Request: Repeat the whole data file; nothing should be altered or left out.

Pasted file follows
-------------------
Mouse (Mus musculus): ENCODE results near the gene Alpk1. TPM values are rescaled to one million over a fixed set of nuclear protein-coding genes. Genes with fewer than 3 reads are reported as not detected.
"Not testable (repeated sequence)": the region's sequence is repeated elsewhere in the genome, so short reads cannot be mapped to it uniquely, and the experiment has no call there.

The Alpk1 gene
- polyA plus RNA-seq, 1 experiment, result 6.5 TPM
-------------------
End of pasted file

Mouse (Mus musculus): ENCODE results near the gene Alpk1. TPM values are rescaled to one million over a fixed set of nuclear protein-coding genes. Genes with fewer than 3 reads are reported as not detected.
"Not testable (repeated sequence)": the region's sequence is repeated elsewhere in the genome, so short reads cannot be mapped to it uniquely, and the experiment has no call there.

The Alpk1 gene
- polyA plus RNA-seq, 1 experiment, result 6.5 TPM